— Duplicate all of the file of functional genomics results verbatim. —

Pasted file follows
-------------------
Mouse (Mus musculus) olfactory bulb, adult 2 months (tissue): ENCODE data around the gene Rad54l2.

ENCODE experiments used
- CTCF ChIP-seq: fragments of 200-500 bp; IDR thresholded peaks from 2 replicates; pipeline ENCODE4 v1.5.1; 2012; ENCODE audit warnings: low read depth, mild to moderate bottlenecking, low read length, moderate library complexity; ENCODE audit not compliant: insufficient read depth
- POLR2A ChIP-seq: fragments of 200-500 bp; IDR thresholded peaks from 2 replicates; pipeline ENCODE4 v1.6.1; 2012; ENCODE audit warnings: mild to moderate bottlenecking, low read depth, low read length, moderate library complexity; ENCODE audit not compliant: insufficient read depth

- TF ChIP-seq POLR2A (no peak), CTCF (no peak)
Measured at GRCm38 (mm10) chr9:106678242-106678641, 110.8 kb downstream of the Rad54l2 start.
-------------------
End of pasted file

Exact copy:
Mouse (Mus musculus) olfactory bulb, adult 2 months (tissue): ENCODE data around the gene Rad54l2.

ENCODE experiments used
- CTCF ChIP-seq: fragments of 200-500 bp; IDR thresholded peaks from 2 replicates; pipeline ENCODE4 v1.5.1; 2012; ENCODE audit warnings: low read depth, mild to moderate bottlenecking, low read length, moderate library complexity; ENCODE audit not compliant: insufficient read depth
- POLR2A ChIP-seq: fragments of 200-500 bp; IDR thresholded peaks from 2 replicates; pipeline ENCODE4 v1.6.1; 2012; ENCODE audit warnings: mild to moderate bottlenecking, low read depth, low read length, moderate library complexity; ENCODE audit not compliant: insufficient read depth

- TF ChIP-seq POLR2A (no peak), CTCF (no peak)
Measured at GRCm38 (mm10) chr9:106678242-106678641, 110.8 kb downstream of the Rad54l2 start.